Evers calls for higher thresholds to block land stewardship projects in Wisconsin

Wisconsin's stewardship program provides money to conservation groups to purchase blocks of land for preservation, and Gov. Tony Evers wants the to make it more difficult for the Republican-controlled Legislature to block spending.

Associated Press

February 8, 2023

FacebookRedditGoogle ClassroomEmail
Tony Evers stands and speaks behind a microphone with Robin Vos, appearing out-of-focus, seated behind on a dais.

Wisconsin Gov. Tony Evers speaks during the annual State of the State address on Jan. 24, 2023, in Madison. Evers wants to make it more difficult for the Republican-controlled Legislature to block the purchasing of land by conservation groups and the state, proposing Feb. 8 to increase the thresholds for stopping such projects. (Credit: AP Photo / Morry Gash)

AP News

By Todd Richmond, AP

MADISON, Wis. (AP) — Gov. Tony Evers wants to make it harder for Wisconsin’s Republican-controlled Legislature to stop conservationists and the state from buying land, proposing Feb. 8 to increase the thresholds for stopping stewardship projects.

Evers said his executive budget proposal will repeal the requirement that all projects north of Highway 64 be subject to legislative review and double the threshold of legislative review for grants and acquisitions under the Knowles-Nelson Stewardship program from $250,000 to $500,000. The governor’s budget also will require any member of the Legislature who objects to a purchase to be named publicly. Currently, lawmakers can object anonymously, delaying or even killing projects.

The proposal comes after Republicans on the Legislature’s finance committee last month killed a state Department of Natural Resources plan to spend $15.5 million on an easement to preserve 56,000 acres of northern Wisconsin forest. About $11 million would have come from federal dollars with the remaining $4 million or so coming from the stewardship fund.

“The review process for these projects have been weaponized by members of the Legislature to indefinitely suspend critical projects from moving forward, leaving projects hanging in limbo,” Evers’ office said in a Feb. 8 statement.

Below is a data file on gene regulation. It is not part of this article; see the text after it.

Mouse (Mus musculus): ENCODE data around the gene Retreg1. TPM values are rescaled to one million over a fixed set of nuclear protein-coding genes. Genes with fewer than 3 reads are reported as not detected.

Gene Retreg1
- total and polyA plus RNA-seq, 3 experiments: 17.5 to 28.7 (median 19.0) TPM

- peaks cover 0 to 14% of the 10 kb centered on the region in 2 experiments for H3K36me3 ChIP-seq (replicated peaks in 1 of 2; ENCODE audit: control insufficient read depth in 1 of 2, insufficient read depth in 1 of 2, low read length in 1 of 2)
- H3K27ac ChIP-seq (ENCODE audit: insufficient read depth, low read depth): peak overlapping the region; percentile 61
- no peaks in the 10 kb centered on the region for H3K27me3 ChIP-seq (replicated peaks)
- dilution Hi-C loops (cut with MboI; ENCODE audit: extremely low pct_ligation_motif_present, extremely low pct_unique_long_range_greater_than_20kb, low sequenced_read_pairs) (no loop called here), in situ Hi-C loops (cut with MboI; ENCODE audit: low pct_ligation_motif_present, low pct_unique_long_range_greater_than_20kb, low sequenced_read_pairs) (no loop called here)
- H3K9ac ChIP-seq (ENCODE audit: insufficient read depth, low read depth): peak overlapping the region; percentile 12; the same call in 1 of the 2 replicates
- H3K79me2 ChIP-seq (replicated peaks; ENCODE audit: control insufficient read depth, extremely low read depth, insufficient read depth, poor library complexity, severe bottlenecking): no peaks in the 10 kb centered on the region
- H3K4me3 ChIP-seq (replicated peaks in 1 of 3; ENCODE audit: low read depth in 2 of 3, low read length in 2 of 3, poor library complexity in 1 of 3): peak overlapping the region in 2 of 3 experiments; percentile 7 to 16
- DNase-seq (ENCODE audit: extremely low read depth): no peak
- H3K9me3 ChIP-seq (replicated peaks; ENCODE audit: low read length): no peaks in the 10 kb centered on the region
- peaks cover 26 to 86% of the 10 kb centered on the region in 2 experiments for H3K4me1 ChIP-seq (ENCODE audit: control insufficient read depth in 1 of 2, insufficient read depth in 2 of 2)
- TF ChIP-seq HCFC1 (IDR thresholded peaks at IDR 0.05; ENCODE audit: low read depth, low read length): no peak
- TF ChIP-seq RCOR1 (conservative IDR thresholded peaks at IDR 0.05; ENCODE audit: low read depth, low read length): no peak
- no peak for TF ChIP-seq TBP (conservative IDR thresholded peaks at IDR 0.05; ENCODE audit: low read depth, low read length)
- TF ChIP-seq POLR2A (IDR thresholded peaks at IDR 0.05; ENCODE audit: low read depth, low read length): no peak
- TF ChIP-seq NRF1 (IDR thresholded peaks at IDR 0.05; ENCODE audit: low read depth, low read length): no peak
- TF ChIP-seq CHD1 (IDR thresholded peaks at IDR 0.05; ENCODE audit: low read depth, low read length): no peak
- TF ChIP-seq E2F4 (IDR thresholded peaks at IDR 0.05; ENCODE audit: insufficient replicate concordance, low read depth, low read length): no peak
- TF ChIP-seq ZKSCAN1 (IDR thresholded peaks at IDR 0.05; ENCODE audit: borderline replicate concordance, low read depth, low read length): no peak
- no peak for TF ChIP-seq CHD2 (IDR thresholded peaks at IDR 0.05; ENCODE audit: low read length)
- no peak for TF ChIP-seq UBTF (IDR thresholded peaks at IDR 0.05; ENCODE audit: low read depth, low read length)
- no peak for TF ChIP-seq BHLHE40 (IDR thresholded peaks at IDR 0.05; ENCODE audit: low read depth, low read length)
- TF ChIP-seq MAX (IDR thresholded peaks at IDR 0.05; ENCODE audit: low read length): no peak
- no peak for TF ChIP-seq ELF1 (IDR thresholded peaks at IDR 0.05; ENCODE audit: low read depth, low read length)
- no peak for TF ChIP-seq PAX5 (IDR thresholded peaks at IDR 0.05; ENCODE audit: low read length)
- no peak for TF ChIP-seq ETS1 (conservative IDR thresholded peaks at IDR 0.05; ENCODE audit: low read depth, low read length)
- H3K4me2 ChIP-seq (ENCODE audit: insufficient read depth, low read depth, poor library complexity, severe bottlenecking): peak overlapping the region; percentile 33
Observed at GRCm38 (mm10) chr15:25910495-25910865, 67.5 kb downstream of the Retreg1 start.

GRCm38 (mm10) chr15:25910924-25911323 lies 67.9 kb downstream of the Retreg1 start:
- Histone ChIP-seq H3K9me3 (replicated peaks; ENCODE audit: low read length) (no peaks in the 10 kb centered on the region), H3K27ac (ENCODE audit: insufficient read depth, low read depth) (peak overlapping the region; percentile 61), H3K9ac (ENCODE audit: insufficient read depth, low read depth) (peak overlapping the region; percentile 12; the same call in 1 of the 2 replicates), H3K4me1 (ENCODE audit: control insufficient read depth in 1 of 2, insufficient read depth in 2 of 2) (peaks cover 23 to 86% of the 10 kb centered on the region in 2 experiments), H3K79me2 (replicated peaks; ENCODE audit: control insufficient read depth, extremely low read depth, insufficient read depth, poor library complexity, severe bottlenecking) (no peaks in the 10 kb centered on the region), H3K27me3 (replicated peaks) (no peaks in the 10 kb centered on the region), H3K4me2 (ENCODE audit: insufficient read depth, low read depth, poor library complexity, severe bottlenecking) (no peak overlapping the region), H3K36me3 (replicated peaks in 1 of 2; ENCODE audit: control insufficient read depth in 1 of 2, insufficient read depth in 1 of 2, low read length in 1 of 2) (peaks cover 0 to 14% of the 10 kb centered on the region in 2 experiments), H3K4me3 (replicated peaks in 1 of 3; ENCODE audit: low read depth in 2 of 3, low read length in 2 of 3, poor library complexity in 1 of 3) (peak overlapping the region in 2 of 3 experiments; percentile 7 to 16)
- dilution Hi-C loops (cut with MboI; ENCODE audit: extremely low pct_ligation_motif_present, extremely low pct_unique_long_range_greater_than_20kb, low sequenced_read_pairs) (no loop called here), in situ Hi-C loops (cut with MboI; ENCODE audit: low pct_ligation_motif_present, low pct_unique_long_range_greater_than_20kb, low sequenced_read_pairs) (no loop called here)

Evers is expected to release his full budget proposal on Feb. 15. The Legislature’s finance committee will spend the next four months reworking the spending plan. The full Senate and Assembly will then vote on the Republican version of the budget and send that document to Evers, who can use his partial veto power to rework the plan to his liking.

The stewardship program provides money, mostly through bonding, to conservation groups to purchase blocks of land for preservation. The state Department of Natural Resources, which is controlled by the governor’s administration, also uses the stewardship fund to buy land.

Republicans have been trying for years to scale back stewardship purchases, complaining that it takes too much land off the tax rolls, robs northern Wisconsin municipalities of revenue and drives up state debt. GOP lawmakers almost certainly will oppose any attempts to loosen legislative controls on the program.

Sen. Mary Felzkowski, an Irma Republican who sits on the finance committee, said she was one of the Republicans who anonymously objected to the $15.5 million forest purchase in Jsnusty. She told Wisconsin Public Radio then that the state can’t keep taking property off tax rolls because local governments need that revenue to provide services.

She said in an email to The Associated Press on Feb. 8 that Evers’ plan to loosen legislative oversight of the program amounts to stealing power from the finance committee.

“It’s the task of this committee to ensure taxpayer dollars are used wisely, and be a check on the spending of the executive branch,” Felzkowski said. “Governor Evers is asking us to surrender our duty to the people of Wisconsin and would rather provide the DNR with a rubber stamp for irresponsible spending on unnecessary acquisitions of public land — acquisitions that ultimately harm the local communities who are directly affected.”

A spokesperson for Assembly Speaker Robin Vos referred a request for comment to finance committee co-chairs Sen. Howard Marklein and Rep. Mark Born. They echoed Felzkowski in an email to the AP, saying committee oversight of stewardship purchases has worked for decades and it’s disappointing that Evers wants to strip away legislative authority and undermine a process that saves tax dollars.

Michael Pyritz, a spokesperson for Senate Majority Leader Devin LeMahieu, declined comment, saying LeMahieu doesn’t plan to comment on individual budget proposals until Evers releases the entire spending plan.

Evers announced a number of other conservation-related budget proposals on Feb. 8 as well, including:

  • $4.4 million to encourage planting trees and growing forests across the state.
  • $2.7 million to combat invasive species that damage Wisconsin’s forests, parks and other natural spaces.
  • $6 million on clean energy and conservation-related job training.

Evers has called for 100% of all electricity used in Wisconsin to come from carbon-free sources by 2050. The statement from his office said the initiatives will help speed the state toward that goal.

Associated Press writer Scott Bauer in Madison contributed to this report.

Statement to the Communities We Serve

There is no place for racism in our society. We must work together as a community to ensure we no longer teach, or tolerate it.  Read the full statement.